The entrapment theory described by Gauthier in 1979 (15) identified the distal transverse intermetatarsal ligament at its most anterior edge as the site where the nerve is compressed or squeezed in late propulsion during the gait cycle. Continued irritation leads to thickening and with ongoing chronicity of compression injury we get proliferation of Schwann cells. So it is similar to the bursitis theory where chronic compression is the instigating element.

Ischaemic theory involves sclerosis of the arteries and narrowing of their lumen to contribute to ischaemia that then goes on to create nerve changes and alterations in Schwann cell function (16). Maybe, this is what we are seeing in systemic connective tissue conditions like rheumatoid arthritis where multiple neuroma are most common.

Assessment & examination

A simple forefoot squeeze to compress the metatarsal heads in the transverse plane or squeezing the nerve in the sagittal plane between your thumb and finger will reproduce symptoms. You can combine the two manoeuvres within the one as transverse compression (forefoot squeeze) and direct compression between your fingers to produce a ‘Mulders sign’ or palpable click.

In 27-84% of patients with neuroma, there may be reproduction of nerve pain such as shooting, lancinating or increased tingling. Sharp et al. (17) report a high positive predictive value of clinical assessment in the diagnosis of Morton’s neuroma.

Weightbearing observation may show separation of the toes between which the neuroma is present that can be described as ‘V-sign’. This most likely represents a ‘large lesion’. However, you need to rule out a plantar plate tear which causes such deviation and other soft tissue tumours.

What other tests can we use to help the diagnosis?

Ultrasound still remains the modality of first choice for confirming a clinical suspicion of Morton’s neuroma. There are a few studies that showed that ultrasound provides better accuracy or is as good as MRI. Typically, it shows a neuroma as an oval hypoechoic mass orientated parallel to long axis of metatarsals. Ultrasound is best able to pick up lesions 5mm or greater and you can also check for inflammatory changes and effusions.

Non operative treatment

1. Modified activities and ‘don’t do what hurts until it doesn’t hurt to do it anymore’

2. Change of shoe style (wide toe box, lace up)

Saygi et al. (12) showed comparative results of two conservative treatments, steroid injections versus shoe modifications, in a randomised clinical trial with 12 months follow-up. At 6 months, 74 % of patients reported good improvement in the steroid group versus 27% in the shoe modification group. After 12 months this increased to 82% in the steroid group and 63% in the shoe group. Findings indicated that both cortisone and footwear modifications produced positive outcomes. From a clinical practise perspective, this is the only study which replicates what occurs in the clinical setting for conservative management and hence has most relevance for a health professional.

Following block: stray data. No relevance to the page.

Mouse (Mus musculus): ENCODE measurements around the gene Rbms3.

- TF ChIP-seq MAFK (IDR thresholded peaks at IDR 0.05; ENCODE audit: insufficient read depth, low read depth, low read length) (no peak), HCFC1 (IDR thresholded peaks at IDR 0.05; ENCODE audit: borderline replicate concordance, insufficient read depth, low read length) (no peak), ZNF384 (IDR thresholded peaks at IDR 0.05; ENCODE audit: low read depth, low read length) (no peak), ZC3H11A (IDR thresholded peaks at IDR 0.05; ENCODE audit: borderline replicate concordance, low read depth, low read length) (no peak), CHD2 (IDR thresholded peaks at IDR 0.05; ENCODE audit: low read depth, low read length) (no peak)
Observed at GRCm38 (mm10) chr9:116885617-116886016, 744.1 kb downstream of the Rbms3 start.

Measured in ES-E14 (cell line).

Three special features to consider in footwear to prevent aggravation of neuroma on the basis of the pathogenesis theories include:


A transverse arch in the footbed to reducing pressure across the plantar aspect of the metatarsal heads.


A medial longitudinal arch in the footbed to redirect pressure away from the plantar metatarsal heads.


A wide toe box to reducing compressive force across the forefoot.

For a wide toe-box use the Half-Length Footbed
(Included in the box)

3. Functional orthoses (metatarsal and arch support)

A recent randomised clinical trial by de Oliveira et al. (13) investigated the effectiveness of customised foot orthoses with metatarsal and arch support compared to flat insoles for relieving symptoms in Morton’s neuroma. They found that patients using foot orthoses had reduced pain when walking compared to the control group (flat insoles).

When used as part of a treatment plan, the FRANKIE4 Support Footbeds are much like a soft pre-fabricated (off the shelf) support insole, a great base for podiatrists and physiotherapists or other skilled people to customise (if needed). Our Support footbeds have soft contoured support that our customers report to be very comfortable according to verified buyer reviews. Supportive additions such as metatarsal dome padding can be added in the forefoot area in a position specific to wearers needs.


4. Pain medications (e.g. anti-inflammatories)

  • Cortisone injections
  • Serial local anaesthetic injections
  • Sclerosing agents
  • Extra Corporeal Shock wave therapy


Studies indicate a range of satisfaction outcomes after surgical management ranging from 60% to 96% in uncontrolled trials (11, 18, 19). It is worth asking the question why some patients are NOT happy after having a neurectomy.

If we look at little deeper into some studies, such as the one by Lee et al. (18), which is a 10-year follow up of neurectomy, we identify why patient outcomes may not be as good as they could be. Although the visual analogue scale improved in all patients and 61% reported good satisfaction, there was a great deal of ‘numbness’ of the toes reported by 11 out of the 13 patients and this appeared to affect the satisfaction results.